Another fringe benefit was that the ties stayed clean. Neckties dangle and can drag in the ice or on the bar itself. They are also a fire hazard when a guy is making Portland’s Signature Drink.
One night, we had a bit of a slowdown around 11. My buddy Ciaran pointed at my tie, a vulgar red and blue affair that looked like it had been cut out of an art school canvas.
“Nice tie,” he said. He looked down at his own, a badly stained maroon double knit. He tugged it, lurching forward. He pulled himself by the necktie, jolting down the length of the bar, pretending to resist like a recalcitrant dog. It was hilarious.
It got me thinking. Something about it stuck with me. Something about that jolting snap when he tugged it the first time.
When I got home, I wrote this.
Überhaus Diary November 10th, 1998
They treated me differently after the hospital.
I used to crack jokes. Everyone would laugh. It was cool.
Now it was different.
Before anyone laughed there’d be this little pause, like they were checking to make sure everything was okay before they had any merriment.Their eyes would stay flat and watchful while they ha-ha-ha’d. It was like watching really bad actors laughing on stage, but right up close.That’s how it seemed.
I wasn’t a great judge because I was on so much medication. The doctors were using an impressive arsenal of pharmacopoeia on me and I was so whacked most of the time that I bounced between feeling twenty stories tall and feeling like something on the sidewalk you’d avoid stepping in.
When they carried me into the hospital I remember somebody screaming and a flurry of activity. They took me right into the trauma room, no waiting required. My face was hanging off me, slashed into ribbons by the box knife.
It had been a fucked-up night. The bar was already full when I walked in at 4. Rowdy drunks got rowdier. They gave me a lot of shit. My mood wasn’t great to start with, and it only got worse. And the tips were bad. The assholes were tipping with coins. I wanted to throw their fucking coins at them. Coins are always insulting.
There comes a time in everybody’s life when they crack. It can happen any time, anywhere. Somebody says or does something you just can’t accept and POW, you pop. When that happens, it’s like your whole universe shifts and everything that was going to happen up to that point isn’t going to happen anymore.
Your life just turned in a new direction and everything is different.
There was a loudmouthed little shit who had been parked next to the well since I walked in. I had cut him off politely and when that didn’t work, insultingly. I got all his buddies laughing at him. When I turned around a minute later he had a fucking drink in front of him. A fresh one.
He must have gotten it from one of his friends at a table behind him, or maybe off the cocktail waitress’ tray when she wasn’t looking.
That’s when I lost it.
I yelled at him, “WHO THE FUCK DO YOU THINK YOU ARE, YOU LITTLE SHIT?” I grabbed the glass from his hand and dumped it into the sink, looking him right in his smug little face the whole time. His eyes went dead, and the next thing I know he grabs my necktie and pulls me down onto the bar. In his right hand is a box knife, the razor blade tool that they use to cut open cardboard cases in grocery stores. He starts zipping me across the face with it, hard diagonal hits across my nose, eyes and lips. He won’t let me go, and noboy else is moving. They all just stand there, shocked. Finally two guys pull him off, but by this point I’m a bloody mess and my face looks like ripped-up upholstery.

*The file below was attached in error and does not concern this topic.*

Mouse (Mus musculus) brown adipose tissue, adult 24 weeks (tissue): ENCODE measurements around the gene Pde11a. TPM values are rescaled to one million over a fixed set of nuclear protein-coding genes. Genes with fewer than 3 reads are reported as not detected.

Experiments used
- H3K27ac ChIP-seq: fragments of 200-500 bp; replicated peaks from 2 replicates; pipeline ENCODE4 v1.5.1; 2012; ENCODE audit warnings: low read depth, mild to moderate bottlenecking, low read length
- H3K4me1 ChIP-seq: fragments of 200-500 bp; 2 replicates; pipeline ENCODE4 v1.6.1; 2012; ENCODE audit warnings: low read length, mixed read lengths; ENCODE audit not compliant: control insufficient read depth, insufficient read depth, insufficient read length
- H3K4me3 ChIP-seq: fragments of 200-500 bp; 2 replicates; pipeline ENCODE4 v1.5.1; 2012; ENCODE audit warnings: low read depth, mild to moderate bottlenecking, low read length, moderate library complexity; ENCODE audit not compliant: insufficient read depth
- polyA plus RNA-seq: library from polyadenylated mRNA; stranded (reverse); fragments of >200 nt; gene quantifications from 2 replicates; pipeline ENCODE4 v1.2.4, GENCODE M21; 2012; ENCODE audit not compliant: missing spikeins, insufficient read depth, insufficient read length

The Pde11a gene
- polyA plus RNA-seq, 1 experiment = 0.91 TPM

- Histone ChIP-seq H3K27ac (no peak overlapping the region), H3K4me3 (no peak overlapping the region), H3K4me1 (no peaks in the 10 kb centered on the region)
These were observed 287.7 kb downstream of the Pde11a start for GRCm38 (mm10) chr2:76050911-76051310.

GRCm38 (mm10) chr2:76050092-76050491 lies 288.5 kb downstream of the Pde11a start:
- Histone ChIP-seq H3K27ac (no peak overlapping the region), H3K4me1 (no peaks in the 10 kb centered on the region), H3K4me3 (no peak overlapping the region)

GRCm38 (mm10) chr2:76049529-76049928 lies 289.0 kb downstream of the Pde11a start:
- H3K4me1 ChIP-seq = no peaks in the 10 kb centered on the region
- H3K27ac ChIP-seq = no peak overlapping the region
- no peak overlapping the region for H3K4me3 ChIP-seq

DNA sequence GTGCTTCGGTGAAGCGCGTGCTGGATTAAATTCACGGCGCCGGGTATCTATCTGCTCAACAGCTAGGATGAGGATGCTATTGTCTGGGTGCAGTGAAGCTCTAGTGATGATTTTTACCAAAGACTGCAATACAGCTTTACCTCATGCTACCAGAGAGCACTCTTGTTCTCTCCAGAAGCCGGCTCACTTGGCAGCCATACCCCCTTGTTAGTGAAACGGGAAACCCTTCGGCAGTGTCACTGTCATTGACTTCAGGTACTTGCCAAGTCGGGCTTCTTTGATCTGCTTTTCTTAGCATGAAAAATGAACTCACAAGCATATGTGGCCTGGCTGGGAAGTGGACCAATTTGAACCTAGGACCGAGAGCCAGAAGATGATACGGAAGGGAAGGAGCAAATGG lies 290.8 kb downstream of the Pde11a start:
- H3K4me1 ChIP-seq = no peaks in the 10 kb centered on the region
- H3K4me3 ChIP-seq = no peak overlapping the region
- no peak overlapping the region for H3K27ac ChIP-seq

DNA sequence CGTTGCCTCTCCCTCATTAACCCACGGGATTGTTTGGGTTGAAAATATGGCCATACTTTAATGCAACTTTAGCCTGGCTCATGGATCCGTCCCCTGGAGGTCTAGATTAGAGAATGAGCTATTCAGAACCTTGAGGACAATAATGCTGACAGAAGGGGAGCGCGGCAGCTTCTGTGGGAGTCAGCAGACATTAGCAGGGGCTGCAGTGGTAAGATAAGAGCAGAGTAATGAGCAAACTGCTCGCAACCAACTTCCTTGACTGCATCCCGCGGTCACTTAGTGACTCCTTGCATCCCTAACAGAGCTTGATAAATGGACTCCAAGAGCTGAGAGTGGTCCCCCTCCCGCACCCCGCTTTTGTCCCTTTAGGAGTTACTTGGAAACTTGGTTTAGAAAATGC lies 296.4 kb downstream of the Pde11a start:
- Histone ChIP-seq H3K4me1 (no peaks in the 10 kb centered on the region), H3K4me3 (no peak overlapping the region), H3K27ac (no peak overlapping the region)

The doctors did as good as a job as they could, but I’d been cut so many times in so many directions it was all they could do to cover my skull. I had signifigant nerve damage (I can’t smile or raise my eyebrows anymore) and I lost most of the vision in my right eye. It’s coming back, but it’s taking its time. My face looks like a badly made baseball and the scars are still bright red. The doctors say that they’ll fade, but they might just be saying that.
The bar’s insurance paid up handsomely (no pun intended). I got a huge settlement, so I never have to work again. I want to work, though, if for no other reason than to find the asshole who did this to me, the asshole who was never caught, the asshole who is still at large.
I’ve spent a lot of time thinking about what I’ll do him if I see him.
But it’s not just the thought of revenge that brings me back to work. See, when they removed the bandages it wasn’t so bad. My face was so swollen that it looked like any bad beating, so you couldn’t really tell the extent of the damage. It was only after the swelling receded that I saw what I’d lost.
Before, when I met somebody new, I had something to do with the opinion they would form about me. I could present myself to them on a level playing field, get to know them a bit before they start thinking “he’s a this” or “he’s a that.”
I was just another guy they got to know. I’ve met lots of people that way, especially across the bar.
But now, that’s gone. See me a block away and you already are forming an opinion: What the hell??
When you talk face to face you either mention it or you don’t. But it’s there, lying between us. There’s no getting around my face.
I guess it’s like being famous. I’m not like anybody else and won’t be ever again. If I ever get a girl it’ll be because she is a freak or a saint.
I think about that night. I think about it a lot.
The little prick tried to steal my life because I poured out his drink? FUCK HIM.
I think if I manage to not blow brains out, it’ll be due to spite.
But I wear a bow tie at work now. I’m known for it.